Crystals Rocks Minerals to Tempt and Tantalise You

Quartz Mineral Facts Different Varieties and Photos

line of four terminated quartz crystals

Quartz Found in Almost Every Geological Environment

Quartz which is the most common mineral in the earth's crust after ice and feldspar is found in almost every geological environment.  A component of virtually every rock type on Earth it can be found in sedimentary rocks as grains of sand and as crystals in igneous and metamorphic rocks.  Quartzite which is composed almost completely of quartz is produced through the metamorphism of sandstone.

Quartz is the most diverse mineral in terms of varieties, colours and forms because of its abundance and widespread distribution.  The name which originates from the old German word "quarz" first appeared in 1530.  In Ancient Greece quartz was known as "krustallos" from "kruos" meaning "icy cold" possibly because of the clarity of some crystals.  Theophrastus successor to the Ancient Greek philosopher Aristotle believed it was a unique type of ice that would never melt. 



cluster of mainly upright translucent quartz crystals


 Quartz crystal cluster (Peru). Photo; Stan Celestian. Clickable image



The term rock crystal is sometimes used to refer to the mineral quartz when it's exceptionally pure.  In its purest form quartz is translucent and colourless.

The mineral quartz occurs in two forms, crystalline which is usually abbreviated to crystal (quartz crystal) and cryptocrystalline which means its crystals are so minute they are too small to be seen with the naked eye.  Although the crystalline varieties are often colourless and transparent hence the term 'crystal clear', they also occur in many different colours from milky white to dark brown verging on black.  The coloured varieties of quartz tend to be translucent as opposed to transparent.  Stones featuring crystallized impurities are known as quartz with inclusions or included quartz.

The optical properties in quartz crystal led to its extensive use in lenses and prisms and it was once widely used in electronic components although it has now been replaced with a synthetic alternative.  The mineral was the first crystal to be used in radio transmission and it was essential in the development of computers.  When mechanical pressure is applied to a quartz crystal it returns an electrical charge.



two colourless transparent quartz crystals surrounded by the mineral sodalite

Pure crystalline quartz surrounded by the mineral sodalite. Photo; Stone Mania. Clickable image



On Mohs scale of mineral hardness quartz grades 7 which makes it relatively hard.  It's important to note that hardness refers to a stone's resistance to being scratched and is not the same as toughness.  Tenacity which is the correct geological term describes a rock or mineral's resistance to being broken, crushed, bent or misshapen.  Despite quartz being graded 7 on Mohs scale it's brittle so will shatter quite easily. 



Different Quartz Varieties

Translucent variety of chalcedony known for its distinctive banding


Purple variety of quartz whose colour is caused primarily by iron but also manganese


A type of translucent quartz which can usually be identified by the presence of platy inclusions


Dark green chalcedony which often features red markings caused by inclusions of the mineral hematite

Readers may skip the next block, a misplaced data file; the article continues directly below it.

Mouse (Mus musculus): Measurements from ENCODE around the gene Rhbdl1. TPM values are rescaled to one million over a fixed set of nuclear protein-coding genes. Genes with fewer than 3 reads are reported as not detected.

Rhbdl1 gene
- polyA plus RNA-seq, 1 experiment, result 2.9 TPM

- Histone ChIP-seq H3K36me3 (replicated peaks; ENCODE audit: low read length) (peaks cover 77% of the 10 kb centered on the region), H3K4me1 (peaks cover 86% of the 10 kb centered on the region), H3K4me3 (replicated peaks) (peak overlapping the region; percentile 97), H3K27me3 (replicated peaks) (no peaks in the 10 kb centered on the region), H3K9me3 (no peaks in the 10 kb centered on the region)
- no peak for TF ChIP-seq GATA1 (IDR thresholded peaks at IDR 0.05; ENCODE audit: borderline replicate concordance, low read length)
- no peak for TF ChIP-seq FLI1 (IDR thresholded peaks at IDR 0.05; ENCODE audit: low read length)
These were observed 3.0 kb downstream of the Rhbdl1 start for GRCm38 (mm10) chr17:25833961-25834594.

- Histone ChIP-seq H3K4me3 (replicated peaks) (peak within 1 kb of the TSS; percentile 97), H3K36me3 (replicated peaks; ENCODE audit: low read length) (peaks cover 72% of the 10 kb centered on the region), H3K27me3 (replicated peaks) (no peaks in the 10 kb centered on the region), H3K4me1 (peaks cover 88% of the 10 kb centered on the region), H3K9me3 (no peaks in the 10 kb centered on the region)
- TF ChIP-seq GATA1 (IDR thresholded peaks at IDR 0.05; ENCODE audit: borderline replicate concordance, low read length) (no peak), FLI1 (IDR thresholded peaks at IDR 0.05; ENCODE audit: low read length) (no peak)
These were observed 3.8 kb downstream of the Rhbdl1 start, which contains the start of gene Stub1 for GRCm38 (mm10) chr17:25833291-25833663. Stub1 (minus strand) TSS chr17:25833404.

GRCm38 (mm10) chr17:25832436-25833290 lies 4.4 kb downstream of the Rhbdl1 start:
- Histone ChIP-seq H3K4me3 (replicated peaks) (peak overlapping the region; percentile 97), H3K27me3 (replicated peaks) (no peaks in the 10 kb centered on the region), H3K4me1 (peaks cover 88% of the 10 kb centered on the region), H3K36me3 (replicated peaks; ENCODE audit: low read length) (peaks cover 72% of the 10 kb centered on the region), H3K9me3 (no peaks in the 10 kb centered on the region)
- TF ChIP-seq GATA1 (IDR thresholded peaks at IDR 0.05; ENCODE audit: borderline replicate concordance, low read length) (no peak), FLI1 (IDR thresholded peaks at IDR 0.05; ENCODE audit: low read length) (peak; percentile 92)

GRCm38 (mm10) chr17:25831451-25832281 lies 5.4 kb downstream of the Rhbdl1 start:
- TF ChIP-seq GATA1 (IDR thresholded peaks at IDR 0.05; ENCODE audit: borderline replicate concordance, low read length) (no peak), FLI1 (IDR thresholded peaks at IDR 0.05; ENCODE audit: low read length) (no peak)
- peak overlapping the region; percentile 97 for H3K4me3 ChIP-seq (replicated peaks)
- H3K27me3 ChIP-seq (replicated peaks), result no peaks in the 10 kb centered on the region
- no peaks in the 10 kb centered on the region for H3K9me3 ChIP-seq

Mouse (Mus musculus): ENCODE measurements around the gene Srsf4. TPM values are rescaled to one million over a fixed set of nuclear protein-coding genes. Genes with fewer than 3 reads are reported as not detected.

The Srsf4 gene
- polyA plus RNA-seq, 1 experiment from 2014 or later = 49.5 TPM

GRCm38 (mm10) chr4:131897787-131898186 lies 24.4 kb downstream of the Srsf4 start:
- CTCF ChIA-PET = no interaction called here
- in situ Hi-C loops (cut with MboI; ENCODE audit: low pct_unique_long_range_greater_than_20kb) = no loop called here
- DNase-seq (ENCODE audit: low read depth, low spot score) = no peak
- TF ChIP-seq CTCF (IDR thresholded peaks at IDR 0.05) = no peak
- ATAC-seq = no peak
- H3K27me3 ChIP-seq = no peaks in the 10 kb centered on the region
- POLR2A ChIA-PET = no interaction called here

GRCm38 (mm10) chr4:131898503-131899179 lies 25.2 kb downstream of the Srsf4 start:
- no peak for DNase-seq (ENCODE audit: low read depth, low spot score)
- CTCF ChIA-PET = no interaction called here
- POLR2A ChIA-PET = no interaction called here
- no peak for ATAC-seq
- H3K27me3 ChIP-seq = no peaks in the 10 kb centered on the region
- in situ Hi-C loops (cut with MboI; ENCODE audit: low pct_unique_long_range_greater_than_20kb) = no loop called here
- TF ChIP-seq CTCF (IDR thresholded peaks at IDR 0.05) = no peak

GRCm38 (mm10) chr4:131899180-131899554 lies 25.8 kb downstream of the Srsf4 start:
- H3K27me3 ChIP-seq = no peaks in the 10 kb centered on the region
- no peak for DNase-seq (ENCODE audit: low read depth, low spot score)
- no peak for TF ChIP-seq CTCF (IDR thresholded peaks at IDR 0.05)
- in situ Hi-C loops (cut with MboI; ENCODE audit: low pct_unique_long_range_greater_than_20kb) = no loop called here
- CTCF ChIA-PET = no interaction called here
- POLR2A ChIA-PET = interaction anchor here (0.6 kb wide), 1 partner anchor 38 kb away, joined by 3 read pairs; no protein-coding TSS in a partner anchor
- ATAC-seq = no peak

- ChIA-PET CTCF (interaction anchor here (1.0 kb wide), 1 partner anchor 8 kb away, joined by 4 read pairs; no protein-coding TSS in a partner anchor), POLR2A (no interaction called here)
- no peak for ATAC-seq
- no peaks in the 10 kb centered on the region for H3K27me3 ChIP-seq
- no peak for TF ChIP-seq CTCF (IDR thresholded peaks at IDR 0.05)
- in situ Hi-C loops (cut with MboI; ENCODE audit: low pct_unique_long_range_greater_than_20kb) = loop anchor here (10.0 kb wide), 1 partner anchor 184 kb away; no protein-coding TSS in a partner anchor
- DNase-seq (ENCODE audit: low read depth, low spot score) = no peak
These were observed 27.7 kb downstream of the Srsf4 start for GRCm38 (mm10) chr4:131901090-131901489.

Reddish to rich orange coloured quartz, a translucent variety of chalcedony.  Sometimes referred to as cornelian


This type of quartz is microcrystalline and white in its purest form.  It does however frequently contain inclusions of other minerals which bring about a change in colour.  Most types of chalcedony have their own unique name such as agate, bloodstone or carnelian

Chevron Amethyst
A combination of colourless or milky white quartz combined with amethyst.  Named for its chevron-like markings although in the UK this mineral tends to be known as banded amethyst. 


Translucent apple green variety of chalcedony whose colour comes from the presence of nickel


Yellow to yellowish brown coloured quartz that's fairly rare.  Much commercial grade citrine is heated amethyst


Included Quartz
Inclusions are common in quartz and although some varieties have their own name, most are known simply as included quartz.  Tourmalinated and rutilated quartz are probably the best known varieties of included quartz


A cryptocrystalline variety of chalcedony with fine inclusions of varying amounts of other minerals and substances which are responsible for the stone's opacity and colour


Milky Quartz
White to grayish white translucent to opaque variety of silicon dioxide.  Often occurs in the same deposit as rock crystal


Striped variety of agate with alternating black and white bands


Rose Quartz
A pink coloured stone that's usually translucent, it tends to occur in massive form and crystals are rare.  Pink quartz which is considered to be a different type of quartz is often confused for rose quartz.  The main difference is that crystals are quite common


Rock Crystal
Colourless and transparent, its name came about during the late Middle Ages in order to differentiate it from a newly produced colourless material known as glass.  At that time glass was known as crystal or crystal glass


Translucent light to dark brown coloured chalcedony.  Until the Middle Ages sard shared its name with carnelian.  Gemstones with bands of white sard and chalcedony are called sardonyx


Smoky Quartz
Translucent to transparent mineral that occurs in various shades of brown from light to so dark that it almost appears to be black.  Sometimes incorrectly referred to as smoky topaz but topaz is a completely different mineral to quartz.


Tigers Eye
Type of quartz whose rich golden yellow colour is caused by the presence of iron.  Stones are well known for being chatoyant



Our Collection of Quartz


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